New Economics Papers
on Market Microstructure
Issue of 2010‒06‒26
two papers chosen by
Thanos Verousis

  1. A Microstructure Model for Spillover Effects in Price Discovery: A Study for the European Bond Market By Perlin, Marcelo; Dufour, Alfonso; Brooks, Chris
  2. The Drivers of Cross Market Arbitrage Opportunities: Theory and Evidence for the European Bond Market By Perlin, Marcelo; Dufour, Alfonso; Brooks, Chris

  1. By: Perlin, Marcelo; Dufour, Alfonso; Brooks, Chris
    Abstract: This paper is set to investigate the existence of spillover effects for the trading process of correlated financial instruments. While the main literature in price impact models has focused mainly on multivariate processes for a unique asset, we argue that transitory spillover effects in such class of models should exist as a simple biproduct of explicit relationships among prices of different (but correlated) financial instruments. Firstly we assess the theoretical implications of a transitory spillover effect in an extended microstructure model and then we investigate our different hypothesis in the European bond market with a formal econometric model. The results showed that the estimated parameters of the econometric models do conform to what we expect in the theoretical derivations, where the trades of one instrument would be correlated to the trades in others. But, even though the results are positive, they could also be explained by traders splitting orders across different instruments or joint periods of intensive trading. Further analysis also showed that the trading intensity in other instruments does affect the trading process of the particular bonds. We found that a buy (sell) order is less likely to be followed by a buy (sell) order if the market is trading intensively. We explain such effect as an inventory problem, where volatility of prices forces market makers to improve trades in the opposite direction from the current order flow. The main conclusion of this study is that we find inconclusive results towards the particular microstructure model set in the theoretical part of the paper, but positive results for a general spillover effect in the trading process of European fixed income instruments.
    Keywords: market microstructure; spillover effect; commonalities; liquidity; price impact of a trade.
    JEL: D53 C1
    Date: 2010–06
  2. By: Perlin, Marcelo; Dufour, Alfonso; Brooks, Chris
    Abstract: The focus of this paper is on the study of the drivers of a cross market arbitrage profit. Many papers have investigated the risk of trading arbitrage opportunities and the empirical existence of these events at the high frequency level for different markets. But none of the previous work has asked the simple question of how these events are formed in the first place. That is, what are the drivers behind the occurrence of a risk free profit opportunity? In this paper we investigate the theoretical (and empirical) implications of a cross platform arbitrage profit. Following a microstructure model we show that this event is the result of microstructure frictions in trading. We are able to decompose the likelihood of an arbitrage opportunity into three distinct factors: the fixed cost to trade the opportunity, the level of which one of the platforms delays a price update and the impact of the order flow on the quoted prices (inventory and asymmetric information effects). In the second (empirical) part of the paper, we investigate the predictions from the theoretical model for the European Bond market with an event study framework and also using a formal econometric estimation of a probit model. Our main finding is that the results found in the empirical part corroborate strongly with the predictions from the structural model. The event of an arbitrage opportunity has a certain degree of predictability where an optimal ex ante scenario is represented by a low level of spreads on both platforms, a time of the day close to the end of trading hours and a high volume of trade.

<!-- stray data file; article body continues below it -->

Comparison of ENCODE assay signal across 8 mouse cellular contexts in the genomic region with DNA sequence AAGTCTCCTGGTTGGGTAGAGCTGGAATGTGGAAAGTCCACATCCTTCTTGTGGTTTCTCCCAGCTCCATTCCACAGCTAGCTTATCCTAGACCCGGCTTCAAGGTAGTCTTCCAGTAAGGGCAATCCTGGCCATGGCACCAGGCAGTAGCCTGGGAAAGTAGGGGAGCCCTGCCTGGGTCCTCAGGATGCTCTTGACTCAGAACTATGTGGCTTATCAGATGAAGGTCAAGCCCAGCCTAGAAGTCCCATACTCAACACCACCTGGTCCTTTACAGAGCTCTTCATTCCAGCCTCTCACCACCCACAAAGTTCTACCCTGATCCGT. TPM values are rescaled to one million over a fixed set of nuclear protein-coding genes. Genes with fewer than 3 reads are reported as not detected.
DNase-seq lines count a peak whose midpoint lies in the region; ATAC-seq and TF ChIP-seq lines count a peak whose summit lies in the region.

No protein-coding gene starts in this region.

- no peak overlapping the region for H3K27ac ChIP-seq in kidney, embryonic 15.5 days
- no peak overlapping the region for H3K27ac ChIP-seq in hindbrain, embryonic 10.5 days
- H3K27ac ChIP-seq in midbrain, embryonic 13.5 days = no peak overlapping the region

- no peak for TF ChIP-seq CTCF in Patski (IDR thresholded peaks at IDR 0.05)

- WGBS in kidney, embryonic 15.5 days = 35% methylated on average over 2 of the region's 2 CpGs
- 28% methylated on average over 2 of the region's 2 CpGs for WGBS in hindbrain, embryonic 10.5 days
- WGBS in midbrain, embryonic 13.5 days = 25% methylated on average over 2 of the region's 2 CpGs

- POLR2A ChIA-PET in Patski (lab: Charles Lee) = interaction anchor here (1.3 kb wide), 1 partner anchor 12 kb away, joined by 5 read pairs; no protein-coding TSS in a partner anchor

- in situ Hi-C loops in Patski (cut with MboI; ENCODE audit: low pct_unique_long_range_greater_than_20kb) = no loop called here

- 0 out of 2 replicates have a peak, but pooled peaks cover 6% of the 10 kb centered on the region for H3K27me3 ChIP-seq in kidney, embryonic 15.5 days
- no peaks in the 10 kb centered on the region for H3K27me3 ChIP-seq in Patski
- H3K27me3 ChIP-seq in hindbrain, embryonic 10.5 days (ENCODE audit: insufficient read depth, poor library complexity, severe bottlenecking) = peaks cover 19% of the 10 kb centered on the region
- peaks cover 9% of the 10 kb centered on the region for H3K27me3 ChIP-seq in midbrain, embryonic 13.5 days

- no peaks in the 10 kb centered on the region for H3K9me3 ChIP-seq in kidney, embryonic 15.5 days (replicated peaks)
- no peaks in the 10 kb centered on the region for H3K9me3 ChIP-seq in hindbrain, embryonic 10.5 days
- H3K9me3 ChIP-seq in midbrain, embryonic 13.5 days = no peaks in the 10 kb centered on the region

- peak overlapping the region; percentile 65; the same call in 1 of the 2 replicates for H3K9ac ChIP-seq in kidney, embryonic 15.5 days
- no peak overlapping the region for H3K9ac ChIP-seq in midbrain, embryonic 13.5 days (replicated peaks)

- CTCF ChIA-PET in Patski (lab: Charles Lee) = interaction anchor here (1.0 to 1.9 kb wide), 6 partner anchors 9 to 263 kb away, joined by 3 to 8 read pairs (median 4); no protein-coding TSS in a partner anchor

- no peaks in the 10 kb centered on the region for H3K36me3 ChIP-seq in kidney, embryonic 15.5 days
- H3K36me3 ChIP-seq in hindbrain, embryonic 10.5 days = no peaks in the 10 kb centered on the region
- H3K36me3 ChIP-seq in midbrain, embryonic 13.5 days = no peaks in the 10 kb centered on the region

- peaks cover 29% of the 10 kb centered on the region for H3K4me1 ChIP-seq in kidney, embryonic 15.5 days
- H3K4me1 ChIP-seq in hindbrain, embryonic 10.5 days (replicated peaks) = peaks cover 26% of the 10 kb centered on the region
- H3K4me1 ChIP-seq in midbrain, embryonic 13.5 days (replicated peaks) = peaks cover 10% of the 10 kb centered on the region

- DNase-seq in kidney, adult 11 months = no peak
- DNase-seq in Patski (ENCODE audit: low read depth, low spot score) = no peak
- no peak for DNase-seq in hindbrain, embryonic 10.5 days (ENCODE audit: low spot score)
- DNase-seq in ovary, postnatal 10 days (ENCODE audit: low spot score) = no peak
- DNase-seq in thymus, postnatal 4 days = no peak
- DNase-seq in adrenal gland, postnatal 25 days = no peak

Keywords: arbitrage opportunities; negative spreads; market microstructure; market efficiency
    JEL: D5 G0 G20
    Date: 2010–06

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